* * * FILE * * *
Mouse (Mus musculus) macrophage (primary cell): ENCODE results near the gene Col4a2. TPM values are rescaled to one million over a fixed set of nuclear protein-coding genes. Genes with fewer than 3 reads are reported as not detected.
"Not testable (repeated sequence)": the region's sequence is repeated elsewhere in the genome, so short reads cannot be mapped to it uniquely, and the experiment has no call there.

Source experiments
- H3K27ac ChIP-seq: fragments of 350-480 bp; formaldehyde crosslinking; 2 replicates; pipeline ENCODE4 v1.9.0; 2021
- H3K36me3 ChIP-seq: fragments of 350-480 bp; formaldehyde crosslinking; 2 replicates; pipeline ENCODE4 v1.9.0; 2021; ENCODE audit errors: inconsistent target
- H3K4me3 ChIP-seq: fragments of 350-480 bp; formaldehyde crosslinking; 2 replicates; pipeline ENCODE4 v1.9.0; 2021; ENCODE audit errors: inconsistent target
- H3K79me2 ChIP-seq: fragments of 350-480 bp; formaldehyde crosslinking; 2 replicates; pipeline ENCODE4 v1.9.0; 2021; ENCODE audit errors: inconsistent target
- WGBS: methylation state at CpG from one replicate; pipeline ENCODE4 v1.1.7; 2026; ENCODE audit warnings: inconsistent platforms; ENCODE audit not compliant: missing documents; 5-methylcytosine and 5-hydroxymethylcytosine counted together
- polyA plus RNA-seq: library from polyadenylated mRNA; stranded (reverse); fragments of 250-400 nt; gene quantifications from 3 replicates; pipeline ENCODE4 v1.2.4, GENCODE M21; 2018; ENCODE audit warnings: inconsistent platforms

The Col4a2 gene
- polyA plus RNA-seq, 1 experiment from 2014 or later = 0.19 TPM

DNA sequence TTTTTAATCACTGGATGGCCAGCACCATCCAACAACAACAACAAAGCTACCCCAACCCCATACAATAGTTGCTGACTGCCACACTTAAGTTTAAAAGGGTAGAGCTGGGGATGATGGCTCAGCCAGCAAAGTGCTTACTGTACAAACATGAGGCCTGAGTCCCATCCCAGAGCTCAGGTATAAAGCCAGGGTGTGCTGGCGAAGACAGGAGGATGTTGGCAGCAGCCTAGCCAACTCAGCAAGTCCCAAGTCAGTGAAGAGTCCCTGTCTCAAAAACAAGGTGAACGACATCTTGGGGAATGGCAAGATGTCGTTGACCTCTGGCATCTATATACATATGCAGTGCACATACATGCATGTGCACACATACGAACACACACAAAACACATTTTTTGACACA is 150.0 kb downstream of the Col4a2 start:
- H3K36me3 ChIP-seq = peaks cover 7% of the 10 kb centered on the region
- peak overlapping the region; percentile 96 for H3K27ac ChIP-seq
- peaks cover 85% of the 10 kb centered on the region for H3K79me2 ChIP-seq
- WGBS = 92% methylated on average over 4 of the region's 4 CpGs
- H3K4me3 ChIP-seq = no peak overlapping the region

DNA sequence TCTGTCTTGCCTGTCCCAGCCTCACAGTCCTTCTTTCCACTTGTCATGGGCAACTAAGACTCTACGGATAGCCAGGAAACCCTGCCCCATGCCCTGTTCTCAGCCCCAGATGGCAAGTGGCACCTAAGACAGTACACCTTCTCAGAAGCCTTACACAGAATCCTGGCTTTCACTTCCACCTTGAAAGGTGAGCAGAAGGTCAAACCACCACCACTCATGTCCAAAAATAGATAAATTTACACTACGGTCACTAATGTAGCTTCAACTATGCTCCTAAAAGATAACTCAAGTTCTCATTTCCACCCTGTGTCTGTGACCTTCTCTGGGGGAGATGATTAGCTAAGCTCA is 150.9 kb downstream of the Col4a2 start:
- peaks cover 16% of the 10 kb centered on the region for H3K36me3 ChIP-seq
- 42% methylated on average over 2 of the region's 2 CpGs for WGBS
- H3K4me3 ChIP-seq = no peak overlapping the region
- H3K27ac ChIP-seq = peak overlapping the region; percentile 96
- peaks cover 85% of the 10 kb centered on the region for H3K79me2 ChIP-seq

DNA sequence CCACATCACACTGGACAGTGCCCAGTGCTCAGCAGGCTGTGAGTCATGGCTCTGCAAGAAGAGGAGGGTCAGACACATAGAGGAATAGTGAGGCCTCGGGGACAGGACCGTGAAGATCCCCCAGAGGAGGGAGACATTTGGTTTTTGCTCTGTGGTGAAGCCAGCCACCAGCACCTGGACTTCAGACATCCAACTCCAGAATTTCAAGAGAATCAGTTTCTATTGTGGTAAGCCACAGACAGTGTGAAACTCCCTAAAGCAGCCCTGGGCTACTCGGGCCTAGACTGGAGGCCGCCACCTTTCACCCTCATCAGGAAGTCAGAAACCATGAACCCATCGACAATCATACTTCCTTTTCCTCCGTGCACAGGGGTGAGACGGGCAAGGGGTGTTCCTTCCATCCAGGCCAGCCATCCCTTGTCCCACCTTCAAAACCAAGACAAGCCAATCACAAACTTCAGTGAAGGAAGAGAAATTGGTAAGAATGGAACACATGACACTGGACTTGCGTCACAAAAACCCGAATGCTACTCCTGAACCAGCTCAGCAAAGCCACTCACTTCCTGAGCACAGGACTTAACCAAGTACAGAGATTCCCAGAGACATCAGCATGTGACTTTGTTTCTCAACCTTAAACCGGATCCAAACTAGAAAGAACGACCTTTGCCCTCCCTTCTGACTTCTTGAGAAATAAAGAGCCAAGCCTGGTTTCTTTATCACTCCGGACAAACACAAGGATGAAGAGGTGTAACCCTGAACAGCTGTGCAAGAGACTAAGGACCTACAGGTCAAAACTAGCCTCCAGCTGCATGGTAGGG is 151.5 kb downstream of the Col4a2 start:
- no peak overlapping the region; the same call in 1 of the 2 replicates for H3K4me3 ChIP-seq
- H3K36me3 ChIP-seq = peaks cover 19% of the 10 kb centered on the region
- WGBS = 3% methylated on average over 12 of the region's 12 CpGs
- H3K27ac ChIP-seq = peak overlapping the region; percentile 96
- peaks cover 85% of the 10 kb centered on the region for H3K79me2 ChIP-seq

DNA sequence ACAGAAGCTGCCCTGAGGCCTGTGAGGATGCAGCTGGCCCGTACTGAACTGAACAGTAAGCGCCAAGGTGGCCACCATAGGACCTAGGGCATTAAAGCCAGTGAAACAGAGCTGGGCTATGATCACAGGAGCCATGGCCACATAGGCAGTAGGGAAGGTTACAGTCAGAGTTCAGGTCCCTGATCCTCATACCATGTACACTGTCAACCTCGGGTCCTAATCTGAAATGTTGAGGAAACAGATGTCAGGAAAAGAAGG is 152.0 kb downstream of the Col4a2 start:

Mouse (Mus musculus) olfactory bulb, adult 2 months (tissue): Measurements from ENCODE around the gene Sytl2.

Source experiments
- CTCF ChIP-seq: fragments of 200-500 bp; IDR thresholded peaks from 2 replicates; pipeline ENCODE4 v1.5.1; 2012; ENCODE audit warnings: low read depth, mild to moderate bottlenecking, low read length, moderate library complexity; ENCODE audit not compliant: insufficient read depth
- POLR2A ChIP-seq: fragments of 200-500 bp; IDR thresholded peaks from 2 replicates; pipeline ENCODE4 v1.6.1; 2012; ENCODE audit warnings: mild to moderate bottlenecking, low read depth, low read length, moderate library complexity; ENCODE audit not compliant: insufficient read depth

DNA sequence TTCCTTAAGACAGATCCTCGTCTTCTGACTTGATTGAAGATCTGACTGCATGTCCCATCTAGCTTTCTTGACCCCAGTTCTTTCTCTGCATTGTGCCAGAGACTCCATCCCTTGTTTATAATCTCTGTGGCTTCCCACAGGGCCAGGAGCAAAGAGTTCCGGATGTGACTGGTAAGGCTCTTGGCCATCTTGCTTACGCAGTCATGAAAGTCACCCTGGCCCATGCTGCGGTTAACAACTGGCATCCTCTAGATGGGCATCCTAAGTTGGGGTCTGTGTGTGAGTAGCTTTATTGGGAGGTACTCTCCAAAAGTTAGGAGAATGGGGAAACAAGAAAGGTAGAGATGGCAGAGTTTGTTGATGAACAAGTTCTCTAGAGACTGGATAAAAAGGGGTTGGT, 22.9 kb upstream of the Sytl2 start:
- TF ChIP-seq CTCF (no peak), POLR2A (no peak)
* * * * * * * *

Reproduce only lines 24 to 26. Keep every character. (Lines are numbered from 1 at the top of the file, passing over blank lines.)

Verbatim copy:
DNA sequence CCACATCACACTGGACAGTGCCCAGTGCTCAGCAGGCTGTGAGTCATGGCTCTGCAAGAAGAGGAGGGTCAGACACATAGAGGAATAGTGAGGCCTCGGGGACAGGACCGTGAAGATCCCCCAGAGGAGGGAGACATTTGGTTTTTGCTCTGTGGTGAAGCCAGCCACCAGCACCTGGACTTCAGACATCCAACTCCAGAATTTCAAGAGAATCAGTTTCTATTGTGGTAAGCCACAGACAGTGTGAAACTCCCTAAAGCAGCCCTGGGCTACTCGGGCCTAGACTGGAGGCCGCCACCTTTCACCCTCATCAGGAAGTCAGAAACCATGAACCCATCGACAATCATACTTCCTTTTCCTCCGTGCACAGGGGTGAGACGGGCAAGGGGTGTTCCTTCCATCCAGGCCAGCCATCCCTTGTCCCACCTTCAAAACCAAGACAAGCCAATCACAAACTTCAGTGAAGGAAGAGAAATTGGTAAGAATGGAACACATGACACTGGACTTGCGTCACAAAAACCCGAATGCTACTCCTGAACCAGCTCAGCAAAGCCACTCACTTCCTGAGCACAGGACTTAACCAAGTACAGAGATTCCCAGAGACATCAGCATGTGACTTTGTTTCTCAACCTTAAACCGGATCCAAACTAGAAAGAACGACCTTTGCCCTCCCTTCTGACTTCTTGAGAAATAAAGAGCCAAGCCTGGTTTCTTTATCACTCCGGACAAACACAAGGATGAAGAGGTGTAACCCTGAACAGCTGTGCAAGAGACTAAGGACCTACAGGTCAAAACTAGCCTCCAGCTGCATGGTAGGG is 151.5 kb downstream of the Col4a2 start:
- no peak overlapping the region; the same call in 1 of the 2 replicates for H3K4me3 ChIP-seq
- H3K36me3 ChIP-seq = peaks cover 19% of the 10 kb centered on the region